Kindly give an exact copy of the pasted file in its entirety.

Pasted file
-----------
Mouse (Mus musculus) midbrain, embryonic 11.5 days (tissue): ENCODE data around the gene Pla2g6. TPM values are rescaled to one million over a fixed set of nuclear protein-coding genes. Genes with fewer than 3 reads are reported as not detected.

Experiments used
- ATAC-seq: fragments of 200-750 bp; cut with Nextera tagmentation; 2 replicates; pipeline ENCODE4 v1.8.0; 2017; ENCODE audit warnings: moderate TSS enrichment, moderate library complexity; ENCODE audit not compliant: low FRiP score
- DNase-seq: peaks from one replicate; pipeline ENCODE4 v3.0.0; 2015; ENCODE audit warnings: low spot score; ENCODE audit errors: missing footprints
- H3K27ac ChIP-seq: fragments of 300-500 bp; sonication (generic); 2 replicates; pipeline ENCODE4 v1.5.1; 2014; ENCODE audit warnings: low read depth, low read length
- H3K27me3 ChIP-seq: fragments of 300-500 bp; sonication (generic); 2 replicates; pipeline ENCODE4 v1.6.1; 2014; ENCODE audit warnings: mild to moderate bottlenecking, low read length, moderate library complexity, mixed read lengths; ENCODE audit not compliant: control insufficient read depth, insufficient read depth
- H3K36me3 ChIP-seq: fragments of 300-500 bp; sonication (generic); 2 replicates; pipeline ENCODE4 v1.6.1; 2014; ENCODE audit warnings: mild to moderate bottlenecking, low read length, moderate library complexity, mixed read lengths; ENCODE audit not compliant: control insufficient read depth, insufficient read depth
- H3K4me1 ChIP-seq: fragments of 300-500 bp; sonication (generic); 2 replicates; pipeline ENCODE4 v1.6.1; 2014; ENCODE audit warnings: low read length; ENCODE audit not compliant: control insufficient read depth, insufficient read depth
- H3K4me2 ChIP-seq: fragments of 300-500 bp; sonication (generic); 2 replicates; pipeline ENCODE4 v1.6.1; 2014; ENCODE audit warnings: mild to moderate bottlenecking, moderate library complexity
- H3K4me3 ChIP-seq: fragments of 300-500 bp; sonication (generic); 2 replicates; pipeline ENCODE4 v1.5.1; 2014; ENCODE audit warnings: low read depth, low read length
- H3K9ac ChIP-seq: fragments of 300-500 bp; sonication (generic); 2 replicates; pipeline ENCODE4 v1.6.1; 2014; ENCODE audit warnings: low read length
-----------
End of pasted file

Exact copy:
Mouse (Mus musculus) midbrain, embryonic 11.5 days (tissue): ENCODE data around the gene Pla2g6. TPM values are rescaled to one million over a fixed set of nuclear protein-coding genes. Genes with fewer than 3 reads are reported as not detected.

Experiments used
- ATAC-seq: fragments of 200-750 bp; cut with Nextera tagmentation; 2 replicates; pipeline ENCODE4 v1.8.0; 2017; ENCODE audit warnings: moderate TSS enrichment, moderate library complexity; ENCODE audit not compliant: low FRiP score
- DNase-seq: peaks from one replicate; pipeline ENCODE4 v3.0.0; 2015; ENCODE audit warnings: low spot score; ENCODE audit errors: missing footprints
- H3K27ac ChIP-seq: fragments of 300-500 bp; sonication (generic); 2 replicates; pipeline ENCODE4 v1.5.1; 2014; ENCODE audit warnings: low read depth, low read length
- H3K27me3 ChIP-seq: fragments of 300-500 bp; sonication (generic); 2 replicates; pipeline ENCODE4 v1.6.1; 2014; ENCODE audit warnings: mild to moderate bottlenecking, low read length, moderate library complexity, mixed read lengths; ENCODE audit not compliant: control insufficient read depth, insufficient read depth
- H3K36me3 ChIP-seq: fragments of 300-500 bp; sonication (generic); 2 replicates; pipeline ENCODE4 v1.6.1; 2014; ENCODE audit warnings: mild to moderate bottlenecking, low read length, moderate library complexity, mixed read lengths; ENCODE audit not compliant: control insufficient read depth, insufficient read depth
- H3K4me1 ChIP-seq: fragments of 300-500 bp; sonication (generic); 2 replicates; pipeline ENCODE4 v1.6.1; 2014; ENCODE audit warnings: low read length; ENCODE audit not compliant: control insufficient read depth, insufficient read depth
- H3K4me2 ChIP-seq: fragments of 300-500 bp; sonication (generic); 2 replicates; pipeline ENCODE4 v1.6.1; 2014; ENCODE audit warnings: mild to moderate bottlenecking, moderate library complexity
- H3K4me3 ChIP-seq: fragments of 300-500 bp; sonication (generic); 2 replicates; pipeline ENCODE4 v1.5.1; 2014; ENCODE audit warnings: low read depth, low read length
- H3K9ac ChIP-seq: fragments of 300-500 bp; sonication (generic); 2 replicates; pipeline ENCODE4 v1.6.1; 2014; ENCODE audit warnings: low read length